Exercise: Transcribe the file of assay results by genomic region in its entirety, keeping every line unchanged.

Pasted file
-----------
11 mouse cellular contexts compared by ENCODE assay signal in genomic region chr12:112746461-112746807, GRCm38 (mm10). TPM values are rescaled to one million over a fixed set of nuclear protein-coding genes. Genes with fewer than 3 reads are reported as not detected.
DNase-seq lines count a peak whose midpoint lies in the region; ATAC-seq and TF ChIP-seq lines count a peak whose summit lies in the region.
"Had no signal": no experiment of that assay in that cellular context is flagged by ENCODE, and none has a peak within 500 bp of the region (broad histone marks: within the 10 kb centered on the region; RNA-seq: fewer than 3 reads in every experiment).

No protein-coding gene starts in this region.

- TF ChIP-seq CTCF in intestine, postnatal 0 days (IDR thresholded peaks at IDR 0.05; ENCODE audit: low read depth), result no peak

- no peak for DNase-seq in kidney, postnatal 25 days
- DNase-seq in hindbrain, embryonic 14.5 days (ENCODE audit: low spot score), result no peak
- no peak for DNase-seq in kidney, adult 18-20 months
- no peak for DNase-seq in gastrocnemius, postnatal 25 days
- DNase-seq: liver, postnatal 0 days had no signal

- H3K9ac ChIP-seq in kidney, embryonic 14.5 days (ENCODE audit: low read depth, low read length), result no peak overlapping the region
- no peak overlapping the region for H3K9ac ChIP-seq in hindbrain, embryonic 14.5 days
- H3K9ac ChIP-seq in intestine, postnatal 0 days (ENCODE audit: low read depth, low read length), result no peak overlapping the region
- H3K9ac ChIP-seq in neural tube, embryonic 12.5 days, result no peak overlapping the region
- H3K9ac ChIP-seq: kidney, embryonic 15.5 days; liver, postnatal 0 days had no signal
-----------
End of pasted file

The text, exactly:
11 mouse cellular contexts compared by ENCODE assay signal in genomic region chr12:112746461-112746807, GRCm38 (mm10). TPM values are rescaled to one million over a fixed set of nuclear protein-coding genes. Genes with fewer than 3 reads are reported as not detected.
DNase-seq lines count a peak whose midpoint lies in the region; ATAC-seq and TF ChIP-seq lines count a peak whose summit lies in the region.
"Had no signal": no experiment of that assay in that cellular context is flagged by ENCODE, and none has a peak within 500 bp of the region (broad histone marks: within the 10 kb centered on the region; RNA-seq: fewer than 3 reads in every experiment).

No protein-coding gene starts in this region.

- TF ChIP-seq CTCF in intestine, postnatal 0 days (IDR thresholded peaks at IDR 0.05; ENCODE audit: low read depth), result no peak

- no peak for DNase-seq in kidney, postnatal 25 days
- DNase-seq in hindbrain, embryonic 14.5 days (ENCODE audit: low spot score), result no peak
- no peak for DNase-seq in kidney, adult 18-20 months
- no peak for DNase-seq in gastrocnemius, postnatal 25 days
- DNase-seq: liver, postnatal 0 days had no signal

- H3K9ac ChIP-seq in kidney, embryonic 14.5 days (ENCODE audit: low read depth, low read length), result no peak overlapping the region
- no peak overlapping the region for H3K9ac ChIP-seq in hindbrain, embryonic 14.5 days
- H3K9ac ChIP-seq in intestine, postnatal 0 days (ENCODE audit: low read depth, low read length), result no peak overlapping the region
- H3K9ac ChIP-seq in neural tube, embryonic 12.5 days, result no peak overlapping the region
- H3K9ac ChIP-seq: kidney, embryonic 15.5 days; liver, postnatal 0 days had no signal